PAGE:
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From the Pulitzer Prize-winning author of A Thousand Acres: the powerful and deeply affecting story of one woman’s life, from post Civil-War Missouri to California in the midst of World War II.
When Margaret Mayfield marries Captain Andrew Jackson Jefferson Early at the age of twenty-seven, she narrowly avoids condemning herself to life as an old maid. Instead, knowing little about marriage and even less about her husband, she moves with Andrew to his naval base in California. Margaret stands by Andrew during tragedies both historical and personal, but as World War II approaches and the secrets of her husband’s scientific and academic past begin to surface, she is forced to reconsider the life she had so carefully constructed.
A riveting and nuanced novel of marriage and family, Private Life reveals the mysteries of intimacy and the anonymity that endures even in lives lived side by side.
that the fishermen in the boats “looked Oriental.” He had seen others looking at the ships in the yard “too minutely and longer than tourists would do” on six occasions. He had seen a man writing things on a pad. When he approached the man, the man “hastily” put away his pad and “hurried off.” On several occasions, when he was walking down the beach, cars above him on the side of the road “hurriedly drove away” as he scrutinized them. Everything was scrupulously dated, including time of day and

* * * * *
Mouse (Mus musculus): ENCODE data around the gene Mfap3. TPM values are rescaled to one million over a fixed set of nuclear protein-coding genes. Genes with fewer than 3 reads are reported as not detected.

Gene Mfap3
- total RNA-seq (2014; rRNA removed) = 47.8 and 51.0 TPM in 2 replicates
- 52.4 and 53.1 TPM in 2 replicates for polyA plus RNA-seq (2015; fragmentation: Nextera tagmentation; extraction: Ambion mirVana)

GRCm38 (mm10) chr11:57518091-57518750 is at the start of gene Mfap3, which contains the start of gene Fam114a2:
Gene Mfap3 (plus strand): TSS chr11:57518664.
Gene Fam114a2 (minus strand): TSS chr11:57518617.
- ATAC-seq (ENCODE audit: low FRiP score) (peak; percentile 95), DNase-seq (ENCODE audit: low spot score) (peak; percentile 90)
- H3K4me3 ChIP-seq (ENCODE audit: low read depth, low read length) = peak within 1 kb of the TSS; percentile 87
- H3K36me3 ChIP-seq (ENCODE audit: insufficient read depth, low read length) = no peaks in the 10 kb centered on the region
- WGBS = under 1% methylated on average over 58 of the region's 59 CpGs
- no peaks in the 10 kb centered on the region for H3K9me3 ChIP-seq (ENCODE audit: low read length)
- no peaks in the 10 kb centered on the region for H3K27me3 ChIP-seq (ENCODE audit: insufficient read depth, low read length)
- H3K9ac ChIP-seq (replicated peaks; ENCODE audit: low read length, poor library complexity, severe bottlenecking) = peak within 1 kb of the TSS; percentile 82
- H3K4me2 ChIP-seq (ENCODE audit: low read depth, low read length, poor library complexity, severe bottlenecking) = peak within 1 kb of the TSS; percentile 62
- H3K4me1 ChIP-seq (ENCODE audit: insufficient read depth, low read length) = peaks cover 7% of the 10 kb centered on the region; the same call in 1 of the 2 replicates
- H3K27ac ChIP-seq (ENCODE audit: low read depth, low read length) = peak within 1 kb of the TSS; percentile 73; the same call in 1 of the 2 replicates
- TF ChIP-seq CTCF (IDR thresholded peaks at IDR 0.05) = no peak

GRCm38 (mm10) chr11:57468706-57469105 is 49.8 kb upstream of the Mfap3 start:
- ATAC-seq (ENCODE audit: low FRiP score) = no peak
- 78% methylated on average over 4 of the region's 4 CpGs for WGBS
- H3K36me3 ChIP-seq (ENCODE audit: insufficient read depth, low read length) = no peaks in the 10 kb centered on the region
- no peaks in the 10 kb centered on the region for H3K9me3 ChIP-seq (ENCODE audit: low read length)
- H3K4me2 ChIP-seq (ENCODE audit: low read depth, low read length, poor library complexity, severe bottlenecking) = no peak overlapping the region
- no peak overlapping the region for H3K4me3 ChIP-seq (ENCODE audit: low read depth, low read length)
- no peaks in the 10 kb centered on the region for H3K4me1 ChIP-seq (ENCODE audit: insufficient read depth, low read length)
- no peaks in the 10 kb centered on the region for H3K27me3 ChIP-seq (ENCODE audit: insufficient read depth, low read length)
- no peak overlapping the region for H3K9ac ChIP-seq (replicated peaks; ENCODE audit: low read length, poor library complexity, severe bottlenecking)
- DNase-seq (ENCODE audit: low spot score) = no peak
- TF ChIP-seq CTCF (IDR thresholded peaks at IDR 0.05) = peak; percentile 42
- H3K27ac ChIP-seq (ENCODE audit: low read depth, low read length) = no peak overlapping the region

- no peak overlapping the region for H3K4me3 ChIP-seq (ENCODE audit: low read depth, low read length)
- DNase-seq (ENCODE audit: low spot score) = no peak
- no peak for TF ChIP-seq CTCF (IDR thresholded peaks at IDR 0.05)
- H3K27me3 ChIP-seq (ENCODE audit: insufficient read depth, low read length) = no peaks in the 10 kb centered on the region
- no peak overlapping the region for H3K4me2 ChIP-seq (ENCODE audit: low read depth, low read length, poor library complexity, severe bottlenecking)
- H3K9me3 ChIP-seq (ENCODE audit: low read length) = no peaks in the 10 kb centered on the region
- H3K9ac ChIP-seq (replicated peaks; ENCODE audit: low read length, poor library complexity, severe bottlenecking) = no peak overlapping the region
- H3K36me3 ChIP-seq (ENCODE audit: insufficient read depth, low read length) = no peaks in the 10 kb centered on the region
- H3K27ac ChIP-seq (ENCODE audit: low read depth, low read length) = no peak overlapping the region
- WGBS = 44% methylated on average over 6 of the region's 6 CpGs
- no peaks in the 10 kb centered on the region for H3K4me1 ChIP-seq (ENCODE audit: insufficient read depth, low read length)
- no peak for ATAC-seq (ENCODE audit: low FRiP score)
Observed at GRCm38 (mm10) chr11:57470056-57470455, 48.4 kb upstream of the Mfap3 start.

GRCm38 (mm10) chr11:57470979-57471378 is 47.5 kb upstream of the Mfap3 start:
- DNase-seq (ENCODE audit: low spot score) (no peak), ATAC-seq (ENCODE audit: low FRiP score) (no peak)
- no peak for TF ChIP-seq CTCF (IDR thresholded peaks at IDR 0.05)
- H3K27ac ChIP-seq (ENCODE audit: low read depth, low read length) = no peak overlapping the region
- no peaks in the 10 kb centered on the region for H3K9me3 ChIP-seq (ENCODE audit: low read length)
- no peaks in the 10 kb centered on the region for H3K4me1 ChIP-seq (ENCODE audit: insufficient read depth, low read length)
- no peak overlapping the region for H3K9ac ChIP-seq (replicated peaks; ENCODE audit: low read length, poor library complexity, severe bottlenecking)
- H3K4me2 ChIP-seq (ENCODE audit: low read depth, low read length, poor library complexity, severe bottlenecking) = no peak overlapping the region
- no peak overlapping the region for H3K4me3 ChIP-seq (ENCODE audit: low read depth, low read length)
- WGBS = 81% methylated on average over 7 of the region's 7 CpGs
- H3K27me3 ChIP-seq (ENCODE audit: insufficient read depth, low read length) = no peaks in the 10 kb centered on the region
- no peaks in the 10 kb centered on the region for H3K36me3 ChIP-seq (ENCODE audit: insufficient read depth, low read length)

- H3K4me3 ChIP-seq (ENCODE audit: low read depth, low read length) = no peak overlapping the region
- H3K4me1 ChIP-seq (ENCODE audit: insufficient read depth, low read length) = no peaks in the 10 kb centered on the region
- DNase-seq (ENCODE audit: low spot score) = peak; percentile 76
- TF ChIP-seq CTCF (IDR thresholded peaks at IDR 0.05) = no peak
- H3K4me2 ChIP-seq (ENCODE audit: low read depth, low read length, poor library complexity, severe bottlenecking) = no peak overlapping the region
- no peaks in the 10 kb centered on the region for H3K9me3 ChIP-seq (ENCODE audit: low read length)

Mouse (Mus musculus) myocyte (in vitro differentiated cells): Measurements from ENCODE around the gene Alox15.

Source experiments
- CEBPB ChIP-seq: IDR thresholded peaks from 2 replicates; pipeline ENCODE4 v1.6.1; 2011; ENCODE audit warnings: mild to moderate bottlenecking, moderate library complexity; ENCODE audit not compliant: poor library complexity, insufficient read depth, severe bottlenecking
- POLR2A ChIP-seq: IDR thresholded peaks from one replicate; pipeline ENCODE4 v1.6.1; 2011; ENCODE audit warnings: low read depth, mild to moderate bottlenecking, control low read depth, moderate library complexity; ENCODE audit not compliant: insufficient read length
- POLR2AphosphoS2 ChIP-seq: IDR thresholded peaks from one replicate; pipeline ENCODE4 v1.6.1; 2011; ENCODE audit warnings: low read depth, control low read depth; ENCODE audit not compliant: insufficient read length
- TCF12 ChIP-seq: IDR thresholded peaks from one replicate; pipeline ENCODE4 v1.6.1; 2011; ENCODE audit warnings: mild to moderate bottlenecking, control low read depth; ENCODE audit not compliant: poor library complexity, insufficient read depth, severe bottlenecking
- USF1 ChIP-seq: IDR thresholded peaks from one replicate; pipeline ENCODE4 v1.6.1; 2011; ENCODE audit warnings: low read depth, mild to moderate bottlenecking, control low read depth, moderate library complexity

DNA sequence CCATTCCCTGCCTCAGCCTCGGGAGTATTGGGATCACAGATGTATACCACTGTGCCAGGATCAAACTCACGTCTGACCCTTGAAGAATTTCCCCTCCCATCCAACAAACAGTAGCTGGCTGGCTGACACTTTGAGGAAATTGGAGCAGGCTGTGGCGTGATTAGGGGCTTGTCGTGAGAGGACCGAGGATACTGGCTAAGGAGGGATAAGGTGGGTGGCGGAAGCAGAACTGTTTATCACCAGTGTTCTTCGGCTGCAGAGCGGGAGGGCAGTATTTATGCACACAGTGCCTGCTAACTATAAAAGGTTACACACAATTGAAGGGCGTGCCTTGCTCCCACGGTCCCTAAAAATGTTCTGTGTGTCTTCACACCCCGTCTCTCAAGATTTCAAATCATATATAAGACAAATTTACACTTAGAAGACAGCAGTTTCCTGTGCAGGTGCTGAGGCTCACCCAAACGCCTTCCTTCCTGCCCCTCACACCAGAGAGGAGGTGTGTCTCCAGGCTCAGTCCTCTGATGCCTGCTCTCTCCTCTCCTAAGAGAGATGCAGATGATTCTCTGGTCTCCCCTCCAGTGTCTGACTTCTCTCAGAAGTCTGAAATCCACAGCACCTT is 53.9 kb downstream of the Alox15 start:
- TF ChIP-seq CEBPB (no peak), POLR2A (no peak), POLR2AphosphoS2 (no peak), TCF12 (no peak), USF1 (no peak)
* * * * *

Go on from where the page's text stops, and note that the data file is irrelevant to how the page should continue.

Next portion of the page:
nutritious and good for the digestion. But there was nothing he loved more than new information. Their little house was a riot of books and papers. The first ferry of the morning (which arrived before 6 a.m.) brought all the current editions of the San Francisco Call, the Chronicle, and the Examiner. Of course there was the Vallejo paper also, and if you scoured Vallejo, you could get the Sacramento Bee. Dozens of copies of Scientific American sat by the kitchen door, where Andrew left them to
who discovered the existence of infrared radiation; it was he who made many of the telescopes in use in England; it was he who would have ratified Andrew’s own discoveries, if only he had lived to see them. Double stars had once, Andrew told her, been hurtling about space as the sun does, solitary, accompanied only by random satellites, but these stars had exerted a pull on each other in passing and captured each other. Margaret’s letters to Lavinia were long and cheerful. She listed all the new
frightening after all, and Andrew pulled on his boots and left the room instantly. She came over to Margaret and put her hand on Margaret’s forehead. She said, “You’re fine. No fever. You’re just fine.” She put her hand on Alexander’s forehead, then his cheek. She said, “I don’t know if you’re a praying woman, but you might start.” Margaret had been staring at Mrs. Wareham, but now she looked at Alexander. His eyes were open, and the whites of them were indeed yellowish—she could see it more
Gentry and his family to watch the parade from the windows of the newspaper office, which was closed for the afternoon. To Margaret, Robert Bell was a disappointing sight. He had enormous muttonchop whiskers that only partly disguised his receding chin. His hair was thin and flyaway. His eyes were his best feature, rich blue and much more expressive than his words. He was nicely dressed. But he was considerably shorter than Beatrice—the top of his head came only to the middle of her ear. He made